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5 minutes with Professor Kirill Alexandrov

5 minutes with Professor Kirill Alexandrov

"I would like to make the diagnostics of many diseases, including prostate cancer, as simple as it is today for diabetes."

What is your research focus?

By applying engineering principles to biology, my research group work to develop new technologies to detect abnormalities in the body simply and efficiently.

Is prostate cancer difficult to detect?

Prostate cancer is the most easily diagnosed and the most over treated cancer. The main problem with Prostate Cancer is distinguishing between slow growing and non-invasive tumors, which are the majority, and the small number of aggressive rapidly growing tumors.

What do you hope to achieve through your research?

We aim to give doctors and patients cheap and easy diagnostic tests that help them to detect, classify and monitor prostate cancer.   

I would like to make the diagnostics of many diseases, including prostate cancer, as simple as it is today for diabetes. We are currently developing a diagnostic device patients can simply insert into a mobile phone and read their diagnosis.  

How will this improve outcomes for those with prostate cancer?

We expect that it will increase the accuracy of the diagnosis and also simplify the long term monitoring of the condition. This is very important, as watchful waiting is one of the main approaches to the detection of Prostate Cancer.

Monitoring cancer bio-markers post surgery is essential for long-term survival, yet only about 50% of men adhere to annual tests. The ability to provide the patient with a self diagnosis tool and monitor self performed tests over the internet is expected to significantly improve long term survival.

What inspires you to use technology to help combat disease like prostate cancer?

I am motivated to give patients more control over and access to their information.

 

If you would like to help progress this technology to provide men with a simple tool to rapidly detect and monitor prostate cancer, please donate today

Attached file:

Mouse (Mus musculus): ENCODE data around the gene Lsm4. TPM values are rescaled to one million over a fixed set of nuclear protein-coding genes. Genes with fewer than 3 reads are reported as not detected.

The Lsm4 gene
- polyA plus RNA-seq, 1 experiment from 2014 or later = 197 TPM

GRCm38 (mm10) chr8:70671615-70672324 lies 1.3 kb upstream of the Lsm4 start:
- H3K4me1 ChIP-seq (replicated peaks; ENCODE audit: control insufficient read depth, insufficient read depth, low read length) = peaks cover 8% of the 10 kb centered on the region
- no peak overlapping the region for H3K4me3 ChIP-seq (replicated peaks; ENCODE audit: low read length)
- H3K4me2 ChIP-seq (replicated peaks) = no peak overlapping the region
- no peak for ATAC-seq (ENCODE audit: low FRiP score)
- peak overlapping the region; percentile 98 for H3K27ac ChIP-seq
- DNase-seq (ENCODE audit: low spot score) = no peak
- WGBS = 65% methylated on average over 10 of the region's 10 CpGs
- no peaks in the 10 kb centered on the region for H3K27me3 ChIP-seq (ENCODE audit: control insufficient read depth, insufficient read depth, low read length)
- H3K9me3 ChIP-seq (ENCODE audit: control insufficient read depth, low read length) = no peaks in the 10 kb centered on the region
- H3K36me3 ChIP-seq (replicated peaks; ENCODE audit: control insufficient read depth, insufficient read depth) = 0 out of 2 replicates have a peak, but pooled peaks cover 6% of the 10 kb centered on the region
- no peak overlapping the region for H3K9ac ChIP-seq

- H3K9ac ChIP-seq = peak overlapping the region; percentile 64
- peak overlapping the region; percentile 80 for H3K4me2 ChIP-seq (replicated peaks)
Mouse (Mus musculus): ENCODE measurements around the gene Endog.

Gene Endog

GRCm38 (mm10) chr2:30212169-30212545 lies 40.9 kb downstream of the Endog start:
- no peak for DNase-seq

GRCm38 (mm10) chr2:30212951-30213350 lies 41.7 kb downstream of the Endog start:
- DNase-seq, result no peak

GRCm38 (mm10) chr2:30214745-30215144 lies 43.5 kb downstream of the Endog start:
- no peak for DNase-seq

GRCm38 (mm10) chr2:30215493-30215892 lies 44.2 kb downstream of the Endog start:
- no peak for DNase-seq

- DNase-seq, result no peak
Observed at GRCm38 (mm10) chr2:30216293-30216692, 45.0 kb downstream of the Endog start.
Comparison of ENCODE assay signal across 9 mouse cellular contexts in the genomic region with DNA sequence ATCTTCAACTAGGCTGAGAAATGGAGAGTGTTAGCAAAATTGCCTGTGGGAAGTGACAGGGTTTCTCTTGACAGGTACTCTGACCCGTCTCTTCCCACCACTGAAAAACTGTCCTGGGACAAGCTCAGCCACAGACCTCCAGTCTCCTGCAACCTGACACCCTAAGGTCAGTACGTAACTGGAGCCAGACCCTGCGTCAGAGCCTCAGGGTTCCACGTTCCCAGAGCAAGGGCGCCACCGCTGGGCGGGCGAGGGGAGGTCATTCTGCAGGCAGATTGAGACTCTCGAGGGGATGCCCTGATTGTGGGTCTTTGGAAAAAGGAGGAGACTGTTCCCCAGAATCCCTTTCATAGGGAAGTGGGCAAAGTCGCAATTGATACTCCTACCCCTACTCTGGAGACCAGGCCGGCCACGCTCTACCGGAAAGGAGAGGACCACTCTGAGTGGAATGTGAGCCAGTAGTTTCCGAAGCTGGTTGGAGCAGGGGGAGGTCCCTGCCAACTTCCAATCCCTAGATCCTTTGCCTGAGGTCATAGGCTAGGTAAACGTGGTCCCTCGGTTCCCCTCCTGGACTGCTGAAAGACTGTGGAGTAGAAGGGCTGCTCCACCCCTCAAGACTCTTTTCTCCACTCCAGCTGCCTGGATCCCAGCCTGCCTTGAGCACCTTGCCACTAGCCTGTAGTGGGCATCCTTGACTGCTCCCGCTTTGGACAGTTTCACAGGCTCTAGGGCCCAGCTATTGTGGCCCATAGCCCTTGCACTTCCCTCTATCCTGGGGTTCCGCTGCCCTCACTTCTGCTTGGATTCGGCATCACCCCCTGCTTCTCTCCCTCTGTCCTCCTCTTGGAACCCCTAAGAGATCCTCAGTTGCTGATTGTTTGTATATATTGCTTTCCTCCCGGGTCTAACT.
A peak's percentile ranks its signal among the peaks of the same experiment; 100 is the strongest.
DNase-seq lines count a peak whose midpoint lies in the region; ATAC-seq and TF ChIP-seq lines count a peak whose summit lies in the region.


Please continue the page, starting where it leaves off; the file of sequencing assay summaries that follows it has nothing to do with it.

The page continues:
IMB Impact - Industry | May 2016

IMB Impact - Industry | May 2016

Innovation - Translation - Impact

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Innovation - Translation - Impact

IMB is sharpening focus on translation and innovation

IMB has a strong track record in world class scientific research and discovery that is advancing new treatments and diagnostics for global health, and improving products and processes for industry and the environment.

Innovation is clearly seen by governments around the world as critical to economic progress and quality of life. In response, IMB is reinforcing its commitment to translational research. Research discoveries with the potential to benefit patients, industry and the community are encouraged and supported as early as possible in their development to ensure their application and use.


Innovation is embedded in everything we do at IMB, and our focus in 2016 is to ensure innovation is translated into impact. Our talented researchers now have unprecedented opportunities to achieve translational goals. We have established a translation sub-committee of the IMB Advisory Board, and declared 2016 the IMB Year of the Young Entrepreneur. Read more about these initiatives below, as well as news about just some of the IMB innovators who are making an impact.

Infographic: 35 patent families managed, 10 active ARC Linkage Projects with industry partners, 10 funded industry collaborations in 2015, 44 high-impact publications in 2015 (impact factor >10)

Innovating for agriculture IMB spin-out starts clinical trials for IBD drug Fighting cane toads with their own toxin

 

Woman holding sparkler Bob Christiansen Associate Professor Bev Robotham and Dr Anand Gautam
IMB's Year of the Young Entrepreneur
 
New sub-committee to support translation
 
New expertise on IMB Advisory Board
 

IMB Annual Report 2015 - Read it now

 

IMB Director Professor Brandon Wainwright elected as new chair of European Molecular Biology Laboratory (EMBL) Australia

 

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